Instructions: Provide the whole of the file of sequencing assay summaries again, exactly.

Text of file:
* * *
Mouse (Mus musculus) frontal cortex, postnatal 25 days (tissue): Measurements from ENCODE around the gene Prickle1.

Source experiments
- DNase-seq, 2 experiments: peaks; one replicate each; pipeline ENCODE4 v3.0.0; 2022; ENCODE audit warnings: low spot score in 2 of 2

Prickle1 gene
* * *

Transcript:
Mouse (Mus musculus) frontal cortex, postnatal 25 days (tissue): Measurements from ENCODE around the gene Prickle1.

Source experiments
- DNase-seq, 2 experiments: peaks; one replicate each; pipeline ENCODE4 v3.0.0; 2022; ENCODE audit warnings: low spot score in 2 of 2

Prickle1 gene